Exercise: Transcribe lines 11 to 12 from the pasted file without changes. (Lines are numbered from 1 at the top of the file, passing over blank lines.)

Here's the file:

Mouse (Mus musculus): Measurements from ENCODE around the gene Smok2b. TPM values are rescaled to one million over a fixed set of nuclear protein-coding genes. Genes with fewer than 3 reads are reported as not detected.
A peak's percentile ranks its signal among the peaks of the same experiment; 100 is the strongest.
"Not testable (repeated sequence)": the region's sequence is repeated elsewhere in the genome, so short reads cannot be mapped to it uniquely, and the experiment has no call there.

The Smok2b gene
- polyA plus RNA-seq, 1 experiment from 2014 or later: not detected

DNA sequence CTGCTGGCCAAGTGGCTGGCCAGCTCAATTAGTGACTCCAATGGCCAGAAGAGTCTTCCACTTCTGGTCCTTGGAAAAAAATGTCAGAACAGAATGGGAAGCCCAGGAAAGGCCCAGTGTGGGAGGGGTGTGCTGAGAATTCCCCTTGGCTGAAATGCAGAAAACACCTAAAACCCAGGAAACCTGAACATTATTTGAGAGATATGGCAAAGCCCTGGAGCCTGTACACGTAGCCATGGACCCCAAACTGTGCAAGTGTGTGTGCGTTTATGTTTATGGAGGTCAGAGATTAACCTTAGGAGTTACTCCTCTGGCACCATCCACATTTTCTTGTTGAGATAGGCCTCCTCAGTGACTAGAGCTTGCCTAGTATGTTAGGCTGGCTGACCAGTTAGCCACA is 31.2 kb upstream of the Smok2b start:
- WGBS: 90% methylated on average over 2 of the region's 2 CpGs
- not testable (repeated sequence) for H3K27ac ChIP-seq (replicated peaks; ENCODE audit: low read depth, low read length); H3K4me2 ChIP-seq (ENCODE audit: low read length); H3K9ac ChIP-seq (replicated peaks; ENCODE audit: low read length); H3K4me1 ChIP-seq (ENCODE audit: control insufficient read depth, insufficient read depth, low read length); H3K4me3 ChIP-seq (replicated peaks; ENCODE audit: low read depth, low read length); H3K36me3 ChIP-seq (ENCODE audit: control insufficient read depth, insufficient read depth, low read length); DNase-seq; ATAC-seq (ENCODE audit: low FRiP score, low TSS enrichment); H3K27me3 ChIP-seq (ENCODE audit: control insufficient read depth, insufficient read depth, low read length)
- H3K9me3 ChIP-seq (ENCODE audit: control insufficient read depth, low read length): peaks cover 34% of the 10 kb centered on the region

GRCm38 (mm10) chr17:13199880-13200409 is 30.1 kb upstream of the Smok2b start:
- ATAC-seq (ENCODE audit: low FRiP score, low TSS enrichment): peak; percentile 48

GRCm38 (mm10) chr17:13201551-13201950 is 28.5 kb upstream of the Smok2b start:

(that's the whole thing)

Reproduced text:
- ATAC-seq (ENCODE audit: low FRiP score, low TSS enrichment): peak; percentile 48

GRCm38 (mm10) chr17:13201551-13201950 is 28.5 kb upstream of the Smok2b start: